• He argued that serious questions of fraud, as raised in the present proceedings, would render the dispute inarbitrable based on N. Radhakrishnan.
  • Mr. Rohatgi cited the House of Lords’ judgment in La Pintada to support his arguments.
  • He emphasized that the judgment in N. Radhakrishnan does not imply that a mere allegation of fraud is sufficient to avoid arbitration.
  • He criticized the use of the N. Radhakrishnan judgment as a tactic to dodge arbitration proceedings based on fraud allegations.
  • Mr. Rohatgi cautioned against using N. Radhakrishnan as a binding precedent due to the advancements in the law since its decision.
  • He argued that serious questions of fraud should be the threshold for refusing arbitration, and Indian law should prevail in foreign award enforcement.
  • Mr. Rohatgi pointed out that the Single Judge order and Division Bench judgment were erroneous in relying on Swiss Timing, rendering the decision per incuriam.
  • He stressed that criminal allegations or statutory violations do not diminish the Arbitral Tribunal’s jurisdiction over civil or contractual disputes.
  • Mr. Rohatgi noted that N. Radhakrishnan has been inadequately utilized by parties attempting to avoid arbitration by alleging fraud.
  • He highlighted the necessity for establishing a prima facie case under the 1996 Act concerning fraud accusations in arbitration proceedings.
  • Mr. Rohatgi mentioned that arguments regarding Mr. Christopher Lau SC’s bias should be addressed in the pending section 48 proceedings.
  • He criticized the vagueness of the term ‘allegations of fraud, corruption, etc.’ in the Law Commission Report.
  • Mr. Rohatgi emphasized the importance of scrutinizing materials to determine if fraud allegations are genuine or mere pretexts to avoid arbitration.
  • Stamping aspect of the Foreign Final Award was not discussed in detail as it was not properly pleaded.
  • There will be no awarding of the difference between market value of the shares and USD 60 million as the shares are back with Avitel India.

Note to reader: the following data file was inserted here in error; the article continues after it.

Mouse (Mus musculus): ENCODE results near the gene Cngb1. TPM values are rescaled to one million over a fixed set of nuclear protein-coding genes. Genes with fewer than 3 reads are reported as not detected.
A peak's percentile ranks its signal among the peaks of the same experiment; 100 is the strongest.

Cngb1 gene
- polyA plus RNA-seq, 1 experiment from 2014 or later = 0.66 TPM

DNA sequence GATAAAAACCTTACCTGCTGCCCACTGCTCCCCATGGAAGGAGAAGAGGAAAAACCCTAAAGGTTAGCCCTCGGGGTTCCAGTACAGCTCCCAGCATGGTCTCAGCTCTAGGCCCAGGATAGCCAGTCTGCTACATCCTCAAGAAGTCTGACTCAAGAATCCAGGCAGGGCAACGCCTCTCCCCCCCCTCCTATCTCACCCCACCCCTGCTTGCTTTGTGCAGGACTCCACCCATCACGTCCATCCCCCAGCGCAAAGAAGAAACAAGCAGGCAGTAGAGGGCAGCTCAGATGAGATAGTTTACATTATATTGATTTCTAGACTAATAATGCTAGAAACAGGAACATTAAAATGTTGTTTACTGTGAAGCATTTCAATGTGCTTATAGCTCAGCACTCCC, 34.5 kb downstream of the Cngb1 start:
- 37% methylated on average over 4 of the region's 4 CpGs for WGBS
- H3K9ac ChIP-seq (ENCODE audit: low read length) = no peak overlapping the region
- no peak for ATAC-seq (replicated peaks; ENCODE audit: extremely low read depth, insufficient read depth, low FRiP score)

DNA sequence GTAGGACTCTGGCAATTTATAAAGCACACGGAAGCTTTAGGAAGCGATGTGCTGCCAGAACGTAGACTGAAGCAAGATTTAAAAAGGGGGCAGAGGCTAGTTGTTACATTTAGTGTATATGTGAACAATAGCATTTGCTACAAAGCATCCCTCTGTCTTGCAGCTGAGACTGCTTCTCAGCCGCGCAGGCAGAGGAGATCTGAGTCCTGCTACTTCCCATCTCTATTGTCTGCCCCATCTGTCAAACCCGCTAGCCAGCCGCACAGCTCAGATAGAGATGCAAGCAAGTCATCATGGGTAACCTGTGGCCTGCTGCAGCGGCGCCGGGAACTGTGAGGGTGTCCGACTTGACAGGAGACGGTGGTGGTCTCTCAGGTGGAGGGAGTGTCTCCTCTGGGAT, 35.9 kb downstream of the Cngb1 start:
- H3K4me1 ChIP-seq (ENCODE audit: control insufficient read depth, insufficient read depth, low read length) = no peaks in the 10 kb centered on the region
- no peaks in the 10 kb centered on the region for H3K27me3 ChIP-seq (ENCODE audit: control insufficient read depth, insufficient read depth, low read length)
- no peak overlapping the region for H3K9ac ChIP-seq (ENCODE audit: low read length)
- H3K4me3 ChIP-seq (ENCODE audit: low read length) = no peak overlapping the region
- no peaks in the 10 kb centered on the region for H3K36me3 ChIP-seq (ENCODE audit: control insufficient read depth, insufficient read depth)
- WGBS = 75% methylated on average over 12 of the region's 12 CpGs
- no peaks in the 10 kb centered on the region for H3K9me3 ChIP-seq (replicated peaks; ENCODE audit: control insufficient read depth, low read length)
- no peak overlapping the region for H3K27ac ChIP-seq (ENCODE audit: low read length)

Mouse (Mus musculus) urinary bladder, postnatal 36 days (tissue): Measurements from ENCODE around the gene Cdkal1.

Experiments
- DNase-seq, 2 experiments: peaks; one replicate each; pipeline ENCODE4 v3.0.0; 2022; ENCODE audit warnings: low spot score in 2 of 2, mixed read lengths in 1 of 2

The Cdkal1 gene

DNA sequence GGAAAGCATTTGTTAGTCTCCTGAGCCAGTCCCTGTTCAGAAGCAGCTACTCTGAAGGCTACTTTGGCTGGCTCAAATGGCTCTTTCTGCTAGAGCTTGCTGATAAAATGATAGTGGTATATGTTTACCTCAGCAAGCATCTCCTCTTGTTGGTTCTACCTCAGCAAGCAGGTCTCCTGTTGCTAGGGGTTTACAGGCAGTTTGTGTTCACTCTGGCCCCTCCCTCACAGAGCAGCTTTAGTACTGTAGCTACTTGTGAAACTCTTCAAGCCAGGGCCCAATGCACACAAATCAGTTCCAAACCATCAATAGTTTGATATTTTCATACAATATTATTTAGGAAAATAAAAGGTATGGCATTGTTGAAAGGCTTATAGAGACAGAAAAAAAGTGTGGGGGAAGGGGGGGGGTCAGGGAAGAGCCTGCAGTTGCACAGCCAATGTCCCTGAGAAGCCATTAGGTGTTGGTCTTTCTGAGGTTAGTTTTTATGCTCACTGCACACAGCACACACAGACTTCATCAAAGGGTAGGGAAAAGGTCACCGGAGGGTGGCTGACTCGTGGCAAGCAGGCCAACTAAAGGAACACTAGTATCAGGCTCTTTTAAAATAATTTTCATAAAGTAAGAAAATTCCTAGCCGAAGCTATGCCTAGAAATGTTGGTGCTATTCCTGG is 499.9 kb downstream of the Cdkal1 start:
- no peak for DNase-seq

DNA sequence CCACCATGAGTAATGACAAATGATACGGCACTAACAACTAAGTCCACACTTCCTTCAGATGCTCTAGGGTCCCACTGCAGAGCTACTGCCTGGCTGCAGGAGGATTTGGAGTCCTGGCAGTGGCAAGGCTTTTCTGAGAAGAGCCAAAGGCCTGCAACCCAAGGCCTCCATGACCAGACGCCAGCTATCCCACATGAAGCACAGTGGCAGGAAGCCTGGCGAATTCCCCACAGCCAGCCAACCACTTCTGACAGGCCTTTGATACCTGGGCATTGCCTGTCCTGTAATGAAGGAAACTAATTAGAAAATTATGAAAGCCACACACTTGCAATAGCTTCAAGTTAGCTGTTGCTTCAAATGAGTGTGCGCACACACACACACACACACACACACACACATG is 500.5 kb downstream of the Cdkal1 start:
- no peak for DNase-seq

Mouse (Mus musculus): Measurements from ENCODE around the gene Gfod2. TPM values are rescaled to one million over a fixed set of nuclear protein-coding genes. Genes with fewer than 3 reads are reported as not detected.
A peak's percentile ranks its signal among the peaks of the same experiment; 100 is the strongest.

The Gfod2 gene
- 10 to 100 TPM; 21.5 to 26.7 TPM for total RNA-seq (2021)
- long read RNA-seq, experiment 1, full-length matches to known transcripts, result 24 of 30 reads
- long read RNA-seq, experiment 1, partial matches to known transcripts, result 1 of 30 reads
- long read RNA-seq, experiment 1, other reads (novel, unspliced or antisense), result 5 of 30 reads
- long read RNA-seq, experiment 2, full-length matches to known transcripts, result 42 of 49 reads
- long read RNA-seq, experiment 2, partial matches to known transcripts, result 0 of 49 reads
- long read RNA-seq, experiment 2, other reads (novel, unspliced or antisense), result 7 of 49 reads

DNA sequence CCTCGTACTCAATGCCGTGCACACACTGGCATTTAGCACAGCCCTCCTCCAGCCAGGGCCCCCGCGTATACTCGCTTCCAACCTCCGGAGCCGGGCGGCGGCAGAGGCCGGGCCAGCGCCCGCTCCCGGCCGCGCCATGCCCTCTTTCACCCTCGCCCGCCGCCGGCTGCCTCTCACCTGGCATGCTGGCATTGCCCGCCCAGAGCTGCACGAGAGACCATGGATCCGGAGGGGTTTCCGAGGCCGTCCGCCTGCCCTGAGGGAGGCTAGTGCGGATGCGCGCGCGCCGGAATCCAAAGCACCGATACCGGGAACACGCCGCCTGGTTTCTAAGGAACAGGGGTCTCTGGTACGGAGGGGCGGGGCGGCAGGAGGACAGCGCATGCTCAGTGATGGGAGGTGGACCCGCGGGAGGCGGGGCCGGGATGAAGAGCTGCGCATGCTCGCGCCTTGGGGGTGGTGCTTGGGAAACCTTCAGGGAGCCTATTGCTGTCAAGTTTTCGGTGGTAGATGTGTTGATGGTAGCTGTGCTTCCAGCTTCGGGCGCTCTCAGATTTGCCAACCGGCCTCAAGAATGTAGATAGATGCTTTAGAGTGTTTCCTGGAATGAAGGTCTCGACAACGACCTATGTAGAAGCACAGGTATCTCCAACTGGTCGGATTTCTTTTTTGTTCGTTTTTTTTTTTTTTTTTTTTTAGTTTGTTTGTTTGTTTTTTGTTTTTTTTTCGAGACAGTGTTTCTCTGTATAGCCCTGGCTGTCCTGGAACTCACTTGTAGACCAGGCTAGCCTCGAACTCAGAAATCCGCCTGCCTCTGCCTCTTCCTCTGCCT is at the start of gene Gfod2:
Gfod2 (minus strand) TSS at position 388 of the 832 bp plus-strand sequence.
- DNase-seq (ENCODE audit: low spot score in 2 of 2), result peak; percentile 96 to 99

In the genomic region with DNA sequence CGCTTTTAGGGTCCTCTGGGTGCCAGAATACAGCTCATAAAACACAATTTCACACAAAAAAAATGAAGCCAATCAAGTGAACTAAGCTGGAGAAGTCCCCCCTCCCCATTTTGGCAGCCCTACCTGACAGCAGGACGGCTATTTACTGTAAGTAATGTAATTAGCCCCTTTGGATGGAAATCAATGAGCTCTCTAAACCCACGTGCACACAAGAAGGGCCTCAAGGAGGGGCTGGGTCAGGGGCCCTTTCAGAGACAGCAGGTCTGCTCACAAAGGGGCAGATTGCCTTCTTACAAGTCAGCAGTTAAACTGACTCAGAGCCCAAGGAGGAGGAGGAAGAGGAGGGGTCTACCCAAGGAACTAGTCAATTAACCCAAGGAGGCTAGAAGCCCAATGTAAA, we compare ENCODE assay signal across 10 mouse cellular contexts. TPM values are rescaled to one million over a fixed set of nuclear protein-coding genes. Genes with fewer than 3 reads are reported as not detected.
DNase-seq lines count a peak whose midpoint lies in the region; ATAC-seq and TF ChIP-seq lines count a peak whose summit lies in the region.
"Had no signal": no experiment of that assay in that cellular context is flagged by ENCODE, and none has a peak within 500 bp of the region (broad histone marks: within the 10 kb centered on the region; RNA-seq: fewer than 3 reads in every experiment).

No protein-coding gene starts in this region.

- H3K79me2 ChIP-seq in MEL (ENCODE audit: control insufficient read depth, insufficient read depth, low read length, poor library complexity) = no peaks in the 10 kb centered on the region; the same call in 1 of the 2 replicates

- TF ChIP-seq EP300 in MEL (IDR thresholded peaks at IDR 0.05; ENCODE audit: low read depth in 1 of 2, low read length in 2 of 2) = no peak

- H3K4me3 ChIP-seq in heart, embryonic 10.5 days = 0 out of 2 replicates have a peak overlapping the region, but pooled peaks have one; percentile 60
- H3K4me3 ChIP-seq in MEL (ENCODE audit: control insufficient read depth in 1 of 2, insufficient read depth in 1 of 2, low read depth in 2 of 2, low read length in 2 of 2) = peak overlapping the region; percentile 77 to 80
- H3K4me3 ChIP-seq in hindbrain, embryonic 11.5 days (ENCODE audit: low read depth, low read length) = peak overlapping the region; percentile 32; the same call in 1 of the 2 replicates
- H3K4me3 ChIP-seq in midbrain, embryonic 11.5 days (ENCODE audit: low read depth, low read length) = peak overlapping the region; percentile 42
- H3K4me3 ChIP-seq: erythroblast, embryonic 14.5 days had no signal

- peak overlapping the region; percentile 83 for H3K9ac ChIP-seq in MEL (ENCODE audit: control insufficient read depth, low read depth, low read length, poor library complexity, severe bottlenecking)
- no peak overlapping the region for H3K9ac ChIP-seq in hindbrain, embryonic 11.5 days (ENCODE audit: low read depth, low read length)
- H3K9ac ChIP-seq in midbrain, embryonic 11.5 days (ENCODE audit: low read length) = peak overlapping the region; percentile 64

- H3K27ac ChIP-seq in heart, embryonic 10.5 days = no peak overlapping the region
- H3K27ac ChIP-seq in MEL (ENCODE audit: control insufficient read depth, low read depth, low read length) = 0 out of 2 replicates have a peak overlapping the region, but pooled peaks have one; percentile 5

• The main question in the section 9 proceedings is the strength of HSBC’s case in the enforcement proceedings under section 48 before the Bombay High Court.
  • Mr. Salve supported the Single Judge’s order and criticized the Division Bench’s reduction of the amount without proper reasoning.
  • The shares held by HSBC were canceled, leading to their reversion to Avitel India.
  • Serious allegations of fraud were not present; Appellant 1 was accused of misrepresenting by inducing higher equipment purchase prices.

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  • Section 20 of the 1940 Act outlines the procedure for filing an arbitration agreement in court in case of fraud or misrepresentation.
  • The arbitration tribunal under the 1940 Act consists of three arbitrators, with each party nominating one arbitrator and the two appointed arbitrators nominating the presiding arbitrator.
  • If a party fails to nominate an arbitrator within the specified time frame, the appointment may be made by the SIAC council in accordance with the rules.
  • Consent to an agreement is considered voidable if caused by fraud, and the affected party can choose to have the contract voided or insist on its performance.
  • The section defines various acts constituting fraud, including active concealment of a fact, false promises, and other deceptive acts.
  • Silence regarding facts that could impact a contract is not fraud unless there is a duty to disclose or the silence is equivalent to speech.
  • The Contract Act states that agreements are contracts if made with free consent, lawful consideration, and object, unless expressly declared void.
  • Consent is considered free when not influenced by fraud as defined by the law.
  • Arbitration agreements must be filed in court if legal proceedings have commenced on the subject matter of the agreement, as per the 1940 Act.
  • The 1940 Act allows ongoing arbitral proceedings to become invalid if legal proceedings have commenced on the entire subject matter among all parties.
  • The waiver of rights to court intervention is permitted in arbitration agreements, except for challenges related to jurisdiction or serious procedural irregularities.